Electric Vehicles (personal vehicle)

Replace your gas Car with an Electric Car

There are many different types of electric cars available for purchase now.

Though the selection of used electric cars is not very high.

 

How far you drive each day impacts the costs associated with owning an electric car. For most drivers, their driving needs can be met by currently available electric cars. If you regularly require towing, plowing, or long distance transportation, your selection of electric cars will be more complicated.

 

Pros

  • Environmental: As the electrical grid gets more energy from renewable sources, the vehicle becomes "greener"
  • Convenience: every day, the car's "tank" is full when you leave. And if your daily commute is less than the full range of the car, you never have to think about charging "on-the-road"
  • Able to heat your car while your garage is closed
  • Minimal maintenance (rotate tires, clear air filters)
  • Fun to drive (more Oomph)

Negatives

  • On road trips, EV are less convenient than ICE vehicles, because you have to plan your stops around the location of chargers.
    • This will get better over time, as more chargers are deployed, and EV charging speeds get better
  • EVs in the cold get 60-80% of their summer-time range. And also charge more slowly when on cold-weather road-trips.
    • Tesla has an advantage when charging on road-trips. (better charging infrastructure, more consistent recharge speeds)

Where to charge your EV?

If you plug an electric car into a normal 110V outlet, you’ll gain 2-5 miles of range for each hour plugged in. This means that if your normal commute is < 24-60 miles, you can regain all of those miles each night (assuming 12 hours plugged in).

 

If you need to recover more than 60 miles in an overnight charge, you should install a 220V outlet in your garage. You will gain 10-20 miles of range for each hour plugged in (depending on the car, and on the amperage of the 220V outlet). This means that a 12 hour overnight session will regain 120-240 miles of range.

 

Charging at a public DC fast charging station (DCFC) is the fastest way to charge your car, but also the most expensive. The speed at which your car charges at a DCFC depends on many considerations:

  • The rated speed of the car’s charger (some cars can only charge at 50kW maximum)
  • The max speed of the charging station (some stations can only charge at 50kW or 150kW max)
  • The state of charge of your battery (lower battery state of charge will charge faster, but as you approach 100% full, the charging rate will slow)

 

Cost per mile for an EV

The operating costs of electric cars are much lower than the operating costs of gasoline cars. Not only in cost-per-mile (fuel), but also decreased maintenance costs (no oil changes, fewer moving parts to break).  When charging at home, an electric vehicle usually costs 1/3 of the cost of a gasoline car to “fill up” ($7 per 200 miles). When charging on a road trip, the costs are usually about the same as a gas car ($25 per 200 miles).

 

Road Trip considerations

Going on road trips is possible, but requires more planning than when using a gasoline car. There are many resources available to EV drivers to help them have a successful road trip.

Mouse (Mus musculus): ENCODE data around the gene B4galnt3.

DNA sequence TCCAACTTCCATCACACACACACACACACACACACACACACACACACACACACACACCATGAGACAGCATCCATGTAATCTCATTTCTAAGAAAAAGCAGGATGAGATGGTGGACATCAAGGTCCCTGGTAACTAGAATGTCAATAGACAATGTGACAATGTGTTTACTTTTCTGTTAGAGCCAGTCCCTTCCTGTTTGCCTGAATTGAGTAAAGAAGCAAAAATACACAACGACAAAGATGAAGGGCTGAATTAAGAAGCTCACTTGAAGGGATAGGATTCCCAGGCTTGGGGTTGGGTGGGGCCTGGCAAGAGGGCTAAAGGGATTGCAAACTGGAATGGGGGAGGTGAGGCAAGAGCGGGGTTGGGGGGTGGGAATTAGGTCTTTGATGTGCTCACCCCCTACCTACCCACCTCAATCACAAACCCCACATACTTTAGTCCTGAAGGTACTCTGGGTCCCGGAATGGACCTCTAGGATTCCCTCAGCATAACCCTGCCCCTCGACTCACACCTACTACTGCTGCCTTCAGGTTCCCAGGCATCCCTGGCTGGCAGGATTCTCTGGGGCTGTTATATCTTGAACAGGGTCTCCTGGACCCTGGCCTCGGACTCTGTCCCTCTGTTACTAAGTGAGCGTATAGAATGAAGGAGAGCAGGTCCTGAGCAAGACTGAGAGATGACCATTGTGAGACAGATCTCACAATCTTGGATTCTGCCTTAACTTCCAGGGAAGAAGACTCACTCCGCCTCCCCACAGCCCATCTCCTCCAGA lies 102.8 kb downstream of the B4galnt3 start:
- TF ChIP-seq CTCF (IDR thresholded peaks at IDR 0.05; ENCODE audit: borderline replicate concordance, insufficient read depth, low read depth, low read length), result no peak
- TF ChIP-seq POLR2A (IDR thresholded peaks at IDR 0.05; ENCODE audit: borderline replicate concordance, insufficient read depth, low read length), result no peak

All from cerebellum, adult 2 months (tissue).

There are many, many, more gas stations than there are EV charging stations. We are accustomed to driving on road trips until the gas tank is nearly empty, and then looking for a gas station. In an EV, you have to plan your trip around the location of the charging stations. The number and location of charging stations is increasing each year, but you should consider the road trips that you frequently take and see the recommended trip schedule for that particular journey.

 

Ideally, on your road trips, you will charge your car overnight while you’re sleeping. This will reduce the number of stops that you have to make each day. This means finding hotels which have available charging stations. (these are rare, but getting more each year)

When driving long distances and using the DC Fast Chargers (ie: DCFC), you should expect to pay approximately the same $/mile as you would in an efficient ICE vehicle. But, when charging at home, you'll be paying ~33% of the cost of an ICE vehicle, per mile.

 

I recommend having a look at:

 

Public charging station notes

When charging at public stations, you should be aware of a few things:

  • If you are dependent upon this station for a successful trip, be sure to check plugshare.com for reviews and status updates
  • Different public charging stations are owned by different companies
    • Most companies require that you have an account with them before you can charge at their stations. We recommend going through this process before you start your trip
  • Having a physical RFID card can be helpful in starting the charge at some stations
  • Using the company’s smart-phone-app can be the most reliable way to start the charging session (assuming that you have a strong mobile signal, and modern phone).

Installing EVSE at Home

There are some monetary programs which can be useful in helping with EV adoption. Specifically, programs which support the installation of EVSE at home, reduces the need for public charging infrastructure.

For example, see Wisconsin laws: https://afdc.energy.gov/laws/all?state=WI